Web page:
by Ian Kennedy
In which I fail to make it to Washington DC and still have a great time.
I spent most of the day on my feet, standing and marching with my mother. We got home, looked at these pictures and cried together.
I’m sure that part of it had to do with the fact that we’d been up since 4am, waited 3 hours for a bus to DC which stood us up, slid into bed for two more hours, and then rode the good-old reliable subway to the NYC Women’s March. There were tons of people there.
It certainly felt good to be with hundreds of thousands of other people affirming the rights of women, migrants, black and brown folks, trans people, muslims, and many other groups threatened by the language of DJT. All of us were out there because we believed that this country could be about love, could reject hate, could function in and with kindness. When I saw people around the world supporting the continuation of a kind and accepting American Experiment, I cried because of how grateful I was not to be alone. If you were there in person or in spirit, thank you.
I also cried, though, because I feel it when critics ask: what will we do tomorrow? How can we rise up? How can we turn this moment into the movement?
The truth is that US America turned out as much oppression on January 21, 2017 as it did a year earlier and will on the 21st. Me getting up and standing in the (not that) cold morning dark/holding a sign/occasionally yelling doesn’t make anybody freer. If it made me feel better about Trump it also risks making me feel complacent, which could be harmful in the long term. So, I have to keep this in my sights: How to make a Differance?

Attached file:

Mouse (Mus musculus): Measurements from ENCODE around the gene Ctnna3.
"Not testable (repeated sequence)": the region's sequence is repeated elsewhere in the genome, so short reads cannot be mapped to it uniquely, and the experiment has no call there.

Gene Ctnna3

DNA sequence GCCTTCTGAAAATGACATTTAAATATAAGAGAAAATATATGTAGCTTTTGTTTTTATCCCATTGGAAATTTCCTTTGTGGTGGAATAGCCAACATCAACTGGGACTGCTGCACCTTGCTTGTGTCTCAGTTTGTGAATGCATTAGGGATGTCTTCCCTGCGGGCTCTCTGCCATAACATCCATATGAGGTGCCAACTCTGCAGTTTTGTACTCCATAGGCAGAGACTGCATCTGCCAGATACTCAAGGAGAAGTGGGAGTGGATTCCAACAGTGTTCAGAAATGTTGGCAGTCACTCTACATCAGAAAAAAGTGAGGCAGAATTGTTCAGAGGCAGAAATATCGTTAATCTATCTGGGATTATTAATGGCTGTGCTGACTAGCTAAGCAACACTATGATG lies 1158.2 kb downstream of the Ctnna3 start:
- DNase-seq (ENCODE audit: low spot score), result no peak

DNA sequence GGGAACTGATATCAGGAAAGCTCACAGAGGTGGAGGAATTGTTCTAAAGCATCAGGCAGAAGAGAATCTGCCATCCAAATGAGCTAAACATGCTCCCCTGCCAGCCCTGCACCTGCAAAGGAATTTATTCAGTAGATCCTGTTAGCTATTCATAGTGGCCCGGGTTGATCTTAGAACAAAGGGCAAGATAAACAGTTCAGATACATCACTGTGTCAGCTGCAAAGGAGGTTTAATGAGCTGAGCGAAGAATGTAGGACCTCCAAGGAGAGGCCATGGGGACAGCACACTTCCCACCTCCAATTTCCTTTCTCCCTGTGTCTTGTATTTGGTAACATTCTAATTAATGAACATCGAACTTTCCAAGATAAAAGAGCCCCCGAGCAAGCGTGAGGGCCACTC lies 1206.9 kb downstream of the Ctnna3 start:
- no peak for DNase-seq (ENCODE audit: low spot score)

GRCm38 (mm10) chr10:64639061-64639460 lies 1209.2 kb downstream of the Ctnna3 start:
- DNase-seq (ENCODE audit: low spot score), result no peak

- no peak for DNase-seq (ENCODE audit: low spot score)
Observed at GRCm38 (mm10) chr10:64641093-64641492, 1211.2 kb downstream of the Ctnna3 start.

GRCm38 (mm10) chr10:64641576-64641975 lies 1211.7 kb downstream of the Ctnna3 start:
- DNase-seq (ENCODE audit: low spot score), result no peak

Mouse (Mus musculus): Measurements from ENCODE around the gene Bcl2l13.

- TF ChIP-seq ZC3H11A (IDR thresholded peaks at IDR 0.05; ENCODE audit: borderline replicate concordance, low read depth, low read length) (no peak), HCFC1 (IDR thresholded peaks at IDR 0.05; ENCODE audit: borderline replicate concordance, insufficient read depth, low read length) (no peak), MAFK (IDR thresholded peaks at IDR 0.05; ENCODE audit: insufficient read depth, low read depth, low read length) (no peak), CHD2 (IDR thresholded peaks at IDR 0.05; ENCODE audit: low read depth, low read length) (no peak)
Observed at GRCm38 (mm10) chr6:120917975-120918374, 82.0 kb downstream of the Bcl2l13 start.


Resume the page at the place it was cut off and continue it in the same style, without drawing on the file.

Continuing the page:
Did you notice the typo, the ‘A’ in the wrong place? I’m turning back towards Of Grammatology by Jacques Derrida, our January Text, for inspiration.
One of Derrida’s key insights is that meaning isn’t something that is fixed over time. He builds on Saussure’s notion that meaning is held in the difference between words: I know a dog because it is not a cat, not a puppy, not a child, not a wolf. Derrida adds that the meaning of the words also depends on time: in the phrase “my dog” neither word gains its full meaning alone. Before you hear/read ‘dog’, my is an empty pointer, and it is only if you heard/read ‘my’ that you know which dog I mean.
Derrida famously marks this temporal aspect as one where the meaning of a word is deferred to the future, and marks these two senses of being different and deferred by writing the french word “différence” with an ‘a’ as “différance.”
In the case of our March, that means, partially, that we won’t know the impact of the Women’s March until later, until there are some impacts which we can trace back to today. Whether we’ll be able to do that or not, though, isn’t random: it’s up for grabs. If liberals and progressives, and left wingers, and anarchy-socialists, and militant anti-facists can come together (or work in parallel) to defend the rights Trump threatens, the march will have been worth it.